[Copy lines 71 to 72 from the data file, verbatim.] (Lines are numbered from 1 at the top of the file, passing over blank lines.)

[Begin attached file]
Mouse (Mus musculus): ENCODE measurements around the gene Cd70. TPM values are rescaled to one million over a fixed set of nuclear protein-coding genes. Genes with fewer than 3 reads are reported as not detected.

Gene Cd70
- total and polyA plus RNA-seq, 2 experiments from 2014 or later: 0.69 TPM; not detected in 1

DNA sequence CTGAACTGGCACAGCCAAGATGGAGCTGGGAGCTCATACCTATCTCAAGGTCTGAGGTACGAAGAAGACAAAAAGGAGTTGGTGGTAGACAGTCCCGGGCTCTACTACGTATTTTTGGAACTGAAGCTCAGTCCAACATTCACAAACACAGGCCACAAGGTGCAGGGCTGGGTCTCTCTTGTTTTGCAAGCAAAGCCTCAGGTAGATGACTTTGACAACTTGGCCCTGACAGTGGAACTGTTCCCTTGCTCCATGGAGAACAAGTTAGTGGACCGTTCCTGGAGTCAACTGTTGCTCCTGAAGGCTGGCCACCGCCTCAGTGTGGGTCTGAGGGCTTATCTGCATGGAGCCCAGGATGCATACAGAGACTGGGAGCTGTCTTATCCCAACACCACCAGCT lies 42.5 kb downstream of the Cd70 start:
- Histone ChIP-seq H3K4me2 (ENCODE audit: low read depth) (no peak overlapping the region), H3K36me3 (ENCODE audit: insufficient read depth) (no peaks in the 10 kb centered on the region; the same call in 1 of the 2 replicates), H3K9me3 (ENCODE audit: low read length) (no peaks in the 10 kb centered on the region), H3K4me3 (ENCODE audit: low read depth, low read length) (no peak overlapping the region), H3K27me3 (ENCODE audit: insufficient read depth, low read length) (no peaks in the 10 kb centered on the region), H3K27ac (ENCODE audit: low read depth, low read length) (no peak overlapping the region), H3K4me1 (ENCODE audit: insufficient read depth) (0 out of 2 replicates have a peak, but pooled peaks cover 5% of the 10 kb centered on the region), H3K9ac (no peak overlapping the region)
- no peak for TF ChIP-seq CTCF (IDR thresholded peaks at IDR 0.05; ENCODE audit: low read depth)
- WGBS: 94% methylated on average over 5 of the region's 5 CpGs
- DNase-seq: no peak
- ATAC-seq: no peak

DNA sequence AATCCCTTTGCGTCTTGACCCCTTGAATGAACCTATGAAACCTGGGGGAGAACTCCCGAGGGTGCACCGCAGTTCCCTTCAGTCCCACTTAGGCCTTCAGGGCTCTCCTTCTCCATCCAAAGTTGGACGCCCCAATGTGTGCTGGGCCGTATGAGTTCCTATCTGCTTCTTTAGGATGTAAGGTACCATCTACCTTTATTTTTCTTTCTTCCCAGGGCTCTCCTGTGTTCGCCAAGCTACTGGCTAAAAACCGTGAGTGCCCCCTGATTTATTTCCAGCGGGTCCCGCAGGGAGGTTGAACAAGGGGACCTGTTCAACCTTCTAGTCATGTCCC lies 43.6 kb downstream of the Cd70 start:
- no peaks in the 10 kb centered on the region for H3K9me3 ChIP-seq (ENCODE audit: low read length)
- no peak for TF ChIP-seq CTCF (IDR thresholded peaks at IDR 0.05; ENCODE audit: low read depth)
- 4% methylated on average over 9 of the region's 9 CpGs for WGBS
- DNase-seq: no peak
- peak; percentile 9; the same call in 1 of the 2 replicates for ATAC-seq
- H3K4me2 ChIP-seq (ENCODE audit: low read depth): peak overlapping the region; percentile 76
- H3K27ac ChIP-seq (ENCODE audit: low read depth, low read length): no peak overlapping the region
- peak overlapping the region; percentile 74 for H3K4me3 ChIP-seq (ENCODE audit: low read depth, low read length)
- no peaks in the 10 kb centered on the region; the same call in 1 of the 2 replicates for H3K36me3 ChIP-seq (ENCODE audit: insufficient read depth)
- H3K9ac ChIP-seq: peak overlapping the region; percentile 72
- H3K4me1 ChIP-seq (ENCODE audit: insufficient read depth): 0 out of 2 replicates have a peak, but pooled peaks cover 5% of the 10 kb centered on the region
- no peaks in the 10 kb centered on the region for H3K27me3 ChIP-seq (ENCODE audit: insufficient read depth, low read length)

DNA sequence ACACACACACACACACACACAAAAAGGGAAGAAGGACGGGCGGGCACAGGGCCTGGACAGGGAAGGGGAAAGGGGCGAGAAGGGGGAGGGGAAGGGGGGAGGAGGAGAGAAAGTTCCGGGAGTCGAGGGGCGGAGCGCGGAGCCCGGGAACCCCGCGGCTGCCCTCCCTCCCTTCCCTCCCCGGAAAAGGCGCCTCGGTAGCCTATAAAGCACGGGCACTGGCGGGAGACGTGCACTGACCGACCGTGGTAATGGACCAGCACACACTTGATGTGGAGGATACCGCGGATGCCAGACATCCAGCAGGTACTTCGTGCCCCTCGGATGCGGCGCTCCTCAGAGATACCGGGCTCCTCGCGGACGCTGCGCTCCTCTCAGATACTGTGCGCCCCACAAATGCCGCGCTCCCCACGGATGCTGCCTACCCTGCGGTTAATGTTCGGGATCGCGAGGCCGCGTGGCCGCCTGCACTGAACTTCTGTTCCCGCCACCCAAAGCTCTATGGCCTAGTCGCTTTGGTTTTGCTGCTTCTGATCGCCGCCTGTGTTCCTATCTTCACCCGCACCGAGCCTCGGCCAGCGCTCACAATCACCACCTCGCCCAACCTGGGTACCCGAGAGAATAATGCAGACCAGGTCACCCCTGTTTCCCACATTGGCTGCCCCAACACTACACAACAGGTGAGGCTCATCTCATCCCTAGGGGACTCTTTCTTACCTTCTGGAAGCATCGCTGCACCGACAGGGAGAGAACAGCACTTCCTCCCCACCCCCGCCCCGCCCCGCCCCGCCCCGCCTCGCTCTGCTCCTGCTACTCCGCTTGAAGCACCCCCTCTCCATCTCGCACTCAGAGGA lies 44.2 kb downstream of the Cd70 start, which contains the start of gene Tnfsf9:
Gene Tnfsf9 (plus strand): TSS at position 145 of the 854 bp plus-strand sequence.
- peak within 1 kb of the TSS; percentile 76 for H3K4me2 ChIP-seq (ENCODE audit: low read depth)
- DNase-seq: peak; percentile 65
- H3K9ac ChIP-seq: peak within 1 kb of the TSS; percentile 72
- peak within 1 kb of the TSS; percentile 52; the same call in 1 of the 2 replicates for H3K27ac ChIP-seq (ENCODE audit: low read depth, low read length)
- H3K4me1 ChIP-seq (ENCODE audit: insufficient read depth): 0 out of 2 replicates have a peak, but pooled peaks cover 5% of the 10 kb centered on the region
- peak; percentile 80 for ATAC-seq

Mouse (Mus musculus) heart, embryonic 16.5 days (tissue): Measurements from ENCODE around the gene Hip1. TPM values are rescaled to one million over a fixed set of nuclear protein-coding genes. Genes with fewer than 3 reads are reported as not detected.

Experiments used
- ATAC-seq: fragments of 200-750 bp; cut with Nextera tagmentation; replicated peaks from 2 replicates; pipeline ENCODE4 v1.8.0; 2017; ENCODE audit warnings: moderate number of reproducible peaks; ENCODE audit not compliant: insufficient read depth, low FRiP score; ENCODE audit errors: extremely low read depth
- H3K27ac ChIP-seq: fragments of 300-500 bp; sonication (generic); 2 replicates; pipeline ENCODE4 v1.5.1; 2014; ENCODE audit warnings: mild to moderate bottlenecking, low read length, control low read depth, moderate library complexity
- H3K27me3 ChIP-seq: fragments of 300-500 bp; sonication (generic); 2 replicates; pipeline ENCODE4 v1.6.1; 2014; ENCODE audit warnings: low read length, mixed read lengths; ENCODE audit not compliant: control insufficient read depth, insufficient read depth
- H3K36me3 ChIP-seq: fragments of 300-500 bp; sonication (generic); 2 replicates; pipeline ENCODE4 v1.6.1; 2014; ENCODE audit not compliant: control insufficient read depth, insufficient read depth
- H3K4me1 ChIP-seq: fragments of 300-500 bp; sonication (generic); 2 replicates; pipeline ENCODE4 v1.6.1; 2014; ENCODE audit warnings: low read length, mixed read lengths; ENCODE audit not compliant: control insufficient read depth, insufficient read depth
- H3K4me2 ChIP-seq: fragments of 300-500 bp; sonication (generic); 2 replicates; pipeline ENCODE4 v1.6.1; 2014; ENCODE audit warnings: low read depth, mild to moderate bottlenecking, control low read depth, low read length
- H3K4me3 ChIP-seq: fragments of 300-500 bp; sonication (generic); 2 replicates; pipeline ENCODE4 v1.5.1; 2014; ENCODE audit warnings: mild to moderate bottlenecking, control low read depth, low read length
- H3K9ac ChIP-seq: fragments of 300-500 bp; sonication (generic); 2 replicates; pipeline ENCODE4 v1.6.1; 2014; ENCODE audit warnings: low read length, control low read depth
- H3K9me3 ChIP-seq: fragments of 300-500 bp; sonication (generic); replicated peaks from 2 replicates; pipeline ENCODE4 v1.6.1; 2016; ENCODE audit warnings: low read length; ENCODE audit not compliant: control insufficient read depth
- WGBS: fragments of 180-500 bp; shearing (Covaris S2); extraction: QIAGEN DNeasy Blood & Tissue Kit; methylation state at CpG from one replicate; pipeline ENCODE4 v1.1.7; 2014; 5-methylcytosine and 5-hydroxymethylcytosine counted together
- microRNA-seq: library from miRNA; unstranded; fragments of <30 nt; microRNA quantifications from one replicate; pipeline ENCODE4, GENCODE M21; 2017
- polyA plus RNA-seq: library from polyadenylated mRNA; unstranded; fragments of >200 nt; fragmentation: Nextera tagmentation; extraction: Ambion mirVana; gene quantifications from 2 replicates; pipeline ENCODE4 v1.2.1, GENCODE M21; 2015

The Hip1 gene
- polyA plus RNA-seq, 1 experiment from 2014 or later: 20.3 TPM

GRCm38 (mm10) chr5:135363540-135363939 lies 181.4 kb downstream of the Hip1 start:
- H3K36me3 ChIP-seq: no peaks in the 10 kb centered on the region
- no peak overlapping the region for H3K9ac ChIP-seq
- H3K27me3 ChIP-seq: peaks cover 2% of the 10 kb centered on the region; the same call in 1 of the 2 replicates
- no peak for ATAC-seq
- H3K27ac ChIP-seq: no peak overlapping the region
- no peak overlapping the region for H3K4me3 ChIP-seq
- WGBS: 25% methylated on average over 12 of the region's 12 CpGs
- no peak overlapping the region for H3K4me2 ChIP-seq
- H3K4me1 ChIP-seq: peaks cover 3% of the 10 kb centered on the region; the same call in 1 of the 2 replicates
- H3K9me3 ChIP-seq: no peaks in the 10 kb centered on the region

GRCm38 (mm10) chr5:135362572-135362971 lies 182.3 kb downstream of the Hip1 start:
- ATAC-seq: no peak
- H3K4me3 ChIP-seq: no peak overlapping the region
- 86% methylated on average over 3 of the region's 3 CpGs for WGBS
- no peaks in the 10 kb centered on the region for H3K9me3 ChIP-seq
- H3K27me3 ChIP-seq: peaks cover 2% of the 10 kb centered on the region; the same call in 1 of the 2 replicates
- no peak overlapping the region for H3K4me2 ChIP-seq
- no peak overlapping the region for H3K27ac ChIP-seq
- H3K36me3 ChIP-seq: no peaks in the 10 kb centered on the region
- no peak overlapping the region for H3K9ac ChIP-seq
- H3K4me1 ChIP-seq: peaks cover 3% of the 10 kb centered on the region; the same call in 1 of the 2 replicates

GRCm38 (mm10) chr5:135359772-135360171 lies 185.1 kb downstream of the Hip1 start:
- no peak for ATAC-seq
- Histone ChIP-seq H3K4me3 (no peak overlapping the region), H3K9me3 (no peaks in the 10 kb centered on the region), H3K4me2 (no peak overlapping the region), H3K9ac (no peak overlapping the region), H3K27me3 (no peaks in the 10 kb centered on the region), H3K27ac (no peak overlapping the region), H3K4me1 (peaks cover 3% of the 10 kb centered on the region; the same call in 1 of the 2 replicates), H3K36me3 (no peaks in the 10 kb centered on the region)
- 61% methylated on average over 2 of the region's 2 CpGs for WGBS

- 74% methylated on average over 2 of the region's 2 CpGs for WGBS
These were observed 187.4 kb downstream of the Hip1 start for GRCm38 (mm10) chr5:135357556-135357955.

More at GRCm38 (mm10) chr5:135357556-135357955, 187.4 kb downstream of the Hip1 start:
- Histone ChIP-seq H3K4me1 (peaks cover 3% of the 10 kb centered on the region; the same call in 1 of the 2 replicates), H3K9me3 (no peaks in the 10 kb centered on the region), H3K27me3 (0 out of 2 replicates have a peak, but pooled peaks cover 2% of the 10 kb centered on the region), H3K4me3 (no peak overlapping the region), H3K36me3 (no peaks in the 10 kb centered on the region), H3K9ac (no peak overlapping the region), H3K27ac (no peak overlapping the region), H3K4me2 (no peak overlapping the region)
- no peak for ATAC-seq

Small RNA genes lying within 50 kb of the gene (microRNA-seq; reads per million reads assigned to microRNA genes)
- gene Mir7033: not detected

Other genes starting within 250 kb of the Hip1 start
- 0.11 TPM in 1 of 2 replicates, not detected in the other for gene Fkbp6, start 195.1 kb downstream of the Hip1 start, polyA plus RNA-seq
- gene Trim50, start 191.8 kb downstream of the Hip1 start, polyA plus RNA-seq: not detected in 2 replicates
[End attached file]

- Histone ChIP-seq H3K4me3 (no peak overlapping the region), H3K9me3 (no peaks in the 10 kb centered on the region), H3K4me2 (no peak overlapping the region), H3K9ac (no peak overlapping the region), H3K27me3 (no peaks in the 10 kb centered on the region), H3K27ac (no peak overlapping the region), H3K4me1 (peaks cover 3% of the 10 kb centered on the region; the same call in 1 of the 2 replicates), H3K36me3 (no peaks in the 10 kb centered on the region)
- 61% methylated on average over 2 of the region's 2 CpGs for WGBS